The trial court credited the juror's responses, characterized him as “conscientious”, found no “serious” or “negative relationship” between the juror's daughter and Williams, and concluded that “he has [not] been tainted” as a juror.  “ ‘Our review is deferential because the question of prejudice turns substantially on the judge's appraisal of the juror's demeanor․’ ”  Young, supra, 694 A.2d at 894 (quoting Hill, supra, 622 A.2d at 684).   On the record before us, we cannot conclude that the juror, who had previously seen Williams only a couple of times, who had no significant conversations with him, and who had not seen him in three to five years, “failed to answer honestly a material question on voir dire.” 5  McDonough, supra, 464 U.S. at 556, 104 S.Ct. at 850.   Thus, we see no reason to disturb the trial court's findings.   Accordingly, we conclude that Graham has not sustained his burden to prove actual bias.6

The Recanting Witness Issue

Graham argues that the trial court erred in denying his motion for a new trial based upon the recantation of government witness Williams.   Almost one year after the jury verdict in his case, Graham moved for a new trial based on the one-page affidavit of Williams.   Williams maintained that he was coerced by the government and that his testimony against Graham was not true.   He stated in pertinent part:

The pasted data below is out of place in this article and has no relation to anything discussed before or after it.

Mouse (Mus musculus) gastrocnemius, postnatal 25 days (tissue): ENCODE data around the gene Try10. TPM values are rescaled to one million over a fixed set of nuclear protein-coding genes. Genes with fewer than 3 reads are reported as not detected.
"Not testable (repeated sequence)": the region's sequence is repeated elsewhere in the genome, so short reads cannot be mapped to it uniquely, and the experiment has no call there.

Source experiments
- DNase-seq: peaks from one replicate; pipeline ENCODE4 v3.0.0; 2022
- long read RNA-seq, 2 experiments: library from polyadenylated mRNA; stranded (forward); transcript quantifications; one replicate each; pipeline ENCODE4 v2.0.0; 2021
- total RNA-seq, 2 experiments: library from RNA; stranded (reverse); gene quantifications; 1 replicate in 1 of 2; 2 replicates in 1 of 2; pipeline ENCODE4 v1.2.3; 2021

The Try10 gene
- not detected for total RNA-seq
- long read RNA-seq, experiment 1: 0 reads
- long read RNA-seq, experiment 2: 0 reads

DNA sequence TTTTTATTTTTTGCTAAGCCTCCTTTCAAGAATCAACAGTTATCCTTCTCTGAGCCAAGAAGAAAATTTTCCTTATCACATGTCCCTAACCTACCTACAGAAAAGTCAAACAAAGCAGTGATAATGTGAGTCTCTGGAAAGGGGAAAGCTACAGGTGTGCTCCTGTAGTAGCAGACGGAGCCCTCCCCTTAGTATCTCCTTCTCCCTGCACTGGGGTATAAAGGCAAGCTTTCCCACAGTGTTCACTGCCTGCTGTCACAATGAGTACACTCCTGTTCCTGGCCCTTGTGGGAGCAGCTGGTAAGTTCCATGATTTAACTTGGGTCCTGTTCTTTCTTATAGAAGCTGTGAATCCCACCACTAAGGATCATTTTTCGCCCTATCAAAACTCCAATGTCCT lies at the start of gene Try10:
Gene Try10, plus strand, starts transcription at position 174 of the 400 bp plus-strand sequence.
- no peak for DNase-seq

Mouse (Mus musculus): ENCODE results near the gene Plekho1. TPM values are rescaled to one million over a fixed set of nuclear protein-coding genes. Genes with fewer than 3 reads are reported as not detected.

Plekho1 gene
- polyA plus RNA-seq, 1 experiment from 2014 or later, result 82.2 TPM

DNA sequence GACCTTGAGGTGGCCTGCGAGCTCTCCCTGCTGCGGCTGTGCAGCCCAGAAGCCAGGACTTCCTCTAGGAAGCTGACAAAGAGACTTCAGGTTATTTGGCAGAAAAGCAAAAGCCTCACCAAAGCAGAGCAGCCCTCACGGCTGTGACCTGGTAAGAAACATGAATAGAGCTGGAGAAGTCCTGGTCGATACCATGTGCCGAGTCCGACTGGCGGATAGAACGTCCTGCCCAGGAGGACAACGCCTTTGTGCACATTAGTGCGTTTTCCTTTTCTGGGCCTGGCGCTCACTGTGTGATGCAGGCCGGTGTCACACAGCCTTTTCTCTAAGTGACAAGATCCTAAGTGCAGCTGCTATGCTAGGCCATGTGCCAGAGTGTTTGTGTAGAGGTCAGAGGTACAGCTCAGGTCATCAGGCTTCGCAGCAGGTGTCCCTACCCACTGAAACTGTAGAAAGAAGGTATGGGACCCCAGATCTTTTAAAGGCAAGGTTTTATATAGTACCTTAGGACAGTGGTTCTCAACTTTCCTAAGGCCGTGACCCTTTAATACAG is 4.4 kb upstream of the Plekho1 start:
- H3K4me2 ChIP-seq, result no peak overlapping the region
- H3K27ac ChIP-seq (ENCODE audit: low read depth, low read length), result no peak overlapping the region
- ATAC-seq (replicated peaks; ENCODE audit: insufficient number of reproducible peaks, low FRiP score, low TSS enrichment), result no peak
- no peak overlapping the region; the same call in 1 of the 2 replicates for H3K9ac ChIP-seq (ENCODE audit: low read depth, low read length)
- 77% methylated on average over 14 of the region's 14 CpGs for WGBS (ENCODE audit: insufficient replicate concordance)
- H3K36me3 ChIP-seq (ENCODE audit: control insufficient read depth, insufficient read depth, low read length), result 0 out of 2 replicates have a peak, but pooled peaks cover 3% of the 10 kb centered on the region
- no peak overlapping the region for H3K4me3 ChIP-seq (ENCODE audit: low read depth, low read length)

The evidence alluded [sic] during the course of the trial was not the factual events that transpired, but something that was orchestrated by the Government and rehearsed by me to aver to during the trial.   I was compelled to commit perjury as a result of these fears for my life and the well being of my children.   My testimony of Mr. Graham stabbing William Thomas in the chest and my being an eyewitness to these events were not true.   I never saw these events, but, however, I was colluded [sic] into saying that I had seen the scenario because, I was also being charged with this crime.   I sought to save myself only.